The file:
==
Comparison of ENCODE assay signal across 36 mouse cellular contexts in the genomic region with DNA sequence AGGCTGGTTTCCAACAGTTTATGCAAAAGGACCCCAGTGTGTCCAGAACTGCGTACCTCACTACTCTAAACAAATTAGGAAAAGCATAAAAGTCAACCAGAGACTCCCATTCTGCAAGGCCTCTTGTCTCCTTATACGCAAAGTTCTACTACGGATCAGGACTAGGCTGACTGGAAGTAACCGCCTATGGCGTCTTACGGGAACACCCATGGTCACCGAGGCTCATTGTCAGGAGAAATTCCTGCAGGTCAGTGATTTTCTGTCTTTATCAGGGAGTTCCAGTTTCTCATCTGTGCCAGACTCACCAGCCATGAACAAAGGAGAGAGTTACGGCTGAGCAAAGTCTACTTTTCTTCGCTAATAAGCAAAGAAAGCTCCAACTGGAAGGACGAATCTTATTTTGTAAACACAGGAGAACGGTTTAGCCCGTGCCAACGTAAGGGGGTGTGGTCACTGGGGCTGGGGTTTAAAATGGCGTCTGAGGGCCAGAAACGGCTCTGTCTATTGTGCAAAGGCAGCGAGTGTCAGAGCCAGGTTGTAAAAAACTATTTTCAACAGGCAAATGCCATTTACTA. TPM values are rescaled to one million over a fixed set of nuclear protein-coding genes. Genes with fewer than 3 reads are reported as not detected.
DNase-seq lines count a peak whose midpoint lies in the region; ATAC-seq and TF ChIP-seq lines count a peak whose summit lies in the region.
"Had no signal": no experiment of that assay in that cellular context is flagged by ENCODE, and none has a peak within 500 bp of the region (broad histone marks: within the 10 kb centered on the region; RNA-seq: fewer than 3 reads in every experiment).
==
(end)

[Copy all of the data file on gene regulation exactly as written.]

Comparison of ENCODE assay signal across 36 mouse cellular contexts in the genomic region with DNA sequence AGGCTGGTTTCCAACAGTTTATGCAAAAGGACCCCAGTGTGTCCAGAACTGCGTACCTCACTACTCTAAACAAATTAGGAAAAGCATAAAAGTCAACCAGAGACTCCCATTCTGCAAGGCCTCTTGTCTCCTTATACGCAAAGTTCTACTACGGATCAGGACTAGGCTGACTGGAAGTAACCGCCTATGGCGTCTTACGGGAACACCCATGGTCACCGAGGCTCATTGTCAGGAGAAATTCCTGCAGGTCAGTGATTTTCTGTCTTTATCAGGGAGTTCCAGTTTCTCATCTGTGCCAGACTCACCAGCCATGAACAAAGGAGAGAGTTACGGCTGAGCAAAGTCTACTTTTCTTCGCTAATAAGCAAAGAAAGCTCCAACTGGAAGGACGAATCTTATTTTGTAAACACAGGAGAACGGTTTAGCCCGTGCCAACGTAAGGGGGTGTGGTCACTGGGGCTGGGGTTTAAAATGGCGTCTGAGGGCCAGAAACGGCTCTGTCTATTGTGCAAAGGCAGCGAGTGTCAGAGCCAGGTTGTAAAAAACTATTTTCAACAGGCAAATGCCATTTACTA. TPM values are rescaled to one million over a fixed set of nuclear protein-coding genes. Genes with fewer than 3 reads are reported as not detected.
DNase-seq lines count a peak whose midpoint lies in the region; ATAC-seq and TF ChIP-seq lines count a peak whose summit lies in the region.
"Had no signal": no experiment of that assay in that cellular context is flagged by ENCODE, and none has a peak within 500 bp of the region (broad histone marks: within the 10 kb centered on the region; RNA-seq: fewer than 3 reads in every experiment).